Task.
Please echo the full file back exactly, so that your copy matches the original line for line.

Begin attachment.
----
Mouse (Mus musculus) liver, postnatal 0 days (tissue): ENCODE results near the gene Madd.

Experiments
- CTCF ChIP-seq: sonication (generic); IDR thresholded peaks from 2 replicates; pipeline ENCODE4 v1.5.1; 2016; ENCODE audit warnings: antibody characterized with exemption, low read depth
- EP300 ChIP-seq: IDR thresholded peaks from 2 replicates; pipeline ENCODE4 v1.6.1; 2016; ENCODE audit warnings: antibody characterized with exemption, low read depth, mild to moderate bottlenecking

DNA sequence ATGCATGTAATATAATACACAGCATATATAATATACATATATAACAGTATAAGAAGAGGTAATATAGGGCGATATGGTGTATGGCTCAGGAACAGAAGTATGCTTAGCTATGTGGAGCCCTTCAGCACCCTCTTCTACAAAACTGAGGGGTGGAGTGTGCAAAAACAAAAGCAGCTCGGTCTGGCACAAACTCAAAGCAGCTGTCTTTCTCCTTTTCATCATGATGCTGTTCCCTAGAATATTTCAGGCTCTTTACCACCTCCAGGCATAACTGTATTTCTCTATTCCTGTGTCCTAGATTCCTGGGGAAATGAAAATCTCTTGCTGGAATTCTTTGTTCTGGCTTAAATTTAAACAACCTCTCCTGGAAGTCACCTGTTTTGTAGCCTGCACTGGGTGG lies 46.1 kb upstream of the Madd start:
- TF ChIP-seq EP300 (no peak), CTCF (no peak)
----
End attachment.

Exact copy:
Mouse (Mus musculus) liver, postnatal 0 days (tissue): ENCODE results near the gene Madd.

Experiments
- CTCF ChIP-seq: sonication (generic); IDR thresholded peaks from 2 replicates; pipeline ENCODE4 v1.5.1; 2016; ENCODE audit warnings: antibody characterized with exemption, low read depth
- EP300 ChIP-seq: IDR thresholded peaks from 2 replicates; pipeline ENCODE4 v1.6.1; 2016; ENCODE audit warnings: antibody characterized with exemption, low read depth, mild to moderate bottlenecking

DNA sequence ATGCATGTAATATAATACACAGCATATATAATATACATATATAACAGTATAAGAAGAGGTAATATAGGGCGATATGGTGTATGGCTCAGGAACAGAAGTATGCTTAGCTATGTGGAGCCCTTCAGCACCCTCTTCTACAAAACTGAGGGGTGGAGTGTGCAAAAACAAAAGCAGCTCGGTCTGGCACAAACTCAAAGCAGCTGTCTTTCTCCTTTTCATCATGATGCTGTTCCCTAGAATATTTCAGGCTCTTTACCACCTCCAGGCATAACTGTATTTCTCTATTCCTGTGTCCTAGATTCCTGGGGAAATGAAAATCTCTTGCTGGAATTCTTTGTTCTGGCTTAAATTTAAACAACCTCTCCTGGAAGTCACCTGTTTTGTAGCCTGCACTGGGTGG lies 46.1 kb upstream of the Madd start:
- TF ChIP-seq EP300 (no peak), CTCF (no peak)